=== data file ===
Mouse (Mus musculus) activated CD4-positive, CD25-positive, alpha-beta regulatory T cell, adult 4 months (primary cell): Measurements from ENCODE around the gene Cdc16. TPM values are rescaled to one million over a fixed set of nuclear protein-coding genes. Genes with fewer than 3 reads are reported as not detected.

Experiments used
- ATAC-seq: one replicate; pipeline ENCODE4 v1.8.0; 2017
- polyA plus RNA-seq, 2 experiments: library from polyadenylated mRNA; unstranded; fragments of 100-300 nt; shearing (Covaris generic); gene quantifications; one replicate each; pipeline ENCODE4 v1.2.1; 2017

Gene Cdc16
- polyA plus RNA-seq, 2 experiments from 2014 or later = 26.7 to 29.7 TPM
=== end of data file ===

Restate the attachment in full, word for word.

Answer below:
Mouse (Mus musculus) activated CD4-positive, CD25-positive, alpha-beta regulatory T cell, adult 4 months (primary cell): Measurements from ENCODE around the gene Cdc16. TPM values are rescaled to one million over a fixed set of nuclear protein-coding genes. Genes with fewer than 3 reads are reported as not detected.

Experiments used
- ATAC-seq: one replicate; pipeline ENCODE4 v1.8.0; 2017
- polyA plus RNA-seq, 2 experiments: library from polyadenylated mRNA; unstranded; fragments of 100-300 nt; shearing (Covaris generic); gene quantifications; one replicate each; pipeline ENCODE4 v1.2.1; 2017

Gene Cdc16
- polyA plus RNA-seq, 2 experiments from 2014 or later = 26.7 to 29.7 TPM